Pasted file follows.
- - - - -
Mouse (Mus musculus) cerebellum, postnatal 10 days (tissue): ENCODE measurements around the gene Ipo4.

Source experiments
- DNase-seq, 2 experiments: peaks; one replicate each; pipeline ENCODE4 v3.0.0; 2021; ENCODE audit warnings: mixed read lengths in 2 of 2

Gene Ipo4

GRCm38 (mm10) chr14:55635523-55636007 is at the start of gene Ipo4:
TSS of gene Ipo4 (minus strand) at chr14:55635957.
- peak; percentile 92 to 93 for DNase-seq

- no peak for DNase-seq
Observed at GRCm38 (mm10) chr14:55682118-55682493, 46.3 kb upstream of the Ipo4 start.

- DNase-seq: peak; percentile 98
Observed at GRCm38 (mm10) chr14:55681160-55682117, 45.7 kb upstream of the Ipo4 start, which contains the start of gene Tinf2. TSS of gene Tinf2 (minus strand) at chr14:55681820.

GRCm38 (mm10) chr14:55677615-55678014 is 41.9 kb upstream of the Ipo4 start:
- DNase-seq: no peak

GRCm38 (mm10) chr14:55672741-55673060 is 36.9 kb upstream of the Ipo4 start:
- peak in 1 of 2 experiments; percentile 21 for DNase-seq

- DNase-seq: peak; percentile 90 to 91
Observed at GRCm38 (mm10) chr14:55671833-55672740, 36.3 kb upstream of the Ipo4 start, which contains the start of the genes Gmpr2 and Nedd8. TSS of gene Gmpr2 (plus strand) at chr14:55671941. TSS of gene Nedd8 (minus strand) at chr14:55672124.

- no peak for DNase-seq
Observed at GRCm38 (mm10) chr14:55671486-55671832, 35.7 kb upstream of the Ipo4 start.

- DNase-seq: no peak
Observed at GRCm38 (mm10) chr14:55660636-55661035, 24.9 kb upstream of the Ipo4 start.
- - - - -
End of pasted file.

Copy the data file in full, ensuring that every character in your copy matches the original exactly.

Mouse (Mus musculus) cerebellum, postnatal 10 days (tissue): ENCODE measurements around the gene Ipo4.

Source experiments
- DNase-seq, 2 experiments: peaks; one replicate each; pipeline ENCODE4 v3.0.0; 2021; ENCODE audit warnings: mixed read lengths in 2 of 2

Gene Ipo4

GRCm38 (mm10) chr14:55635523-55636007 is at the start of gene Ipo4:
TSS of gene Ipo4 (minus strand) at chr14:55635957.
- peak; percentile 92 to 93 for DNase-seq

- no peak for DNase-seq
Observed at GRCm38 (mm10) chr14:55682118-55682493, 46.3 kb upstream of the Ipo4 start.

- DNase-seq: peak; percentile 98
Observed at GRCm38 (mm10) chr14:55681160-55682117, 45.7 kb upstream of the Ipo4 start, which contains the start of gene Tinf2. TSS of gene Tinf2 (minus strand) at chr14:55681820.

GRCm38 (mm10) chr14:55677615-55678014 is 41.9 kb upstream of the Ipo4 start:
- DNase-seq: no peak

GRCm38 (mm10) chr14:55672741-55673060 is 36.9 kb upstream of the Ipo4 start:
- peak in 1 of 2 experiments; percentile 21 for DNase-seq

- DNase-seq: peak; percentile 90 to 91
Observed at GRCm38 (mm10) chr14:55671833-55672740, 36.3 kb upstream of the Ipo4 start, which contains the start of the genes Gmpr2 and Nedd8. TSS of gene Gmpr2 (plus strand) at chr14:55671941. TSS of gene Nedd8 (minus strand) at chr14:55672124.

- no peak for DNase-seq
Observed at GRCm38 (mm10) chr14:55671486-55671832, 35.7 kb upstream of the Ipo4 start.

- DNase-seq: no peak
Observed at GRCm38 (mm10) chr14:55660636-55661035, 24.9 kb upstream of the Ipo4 start.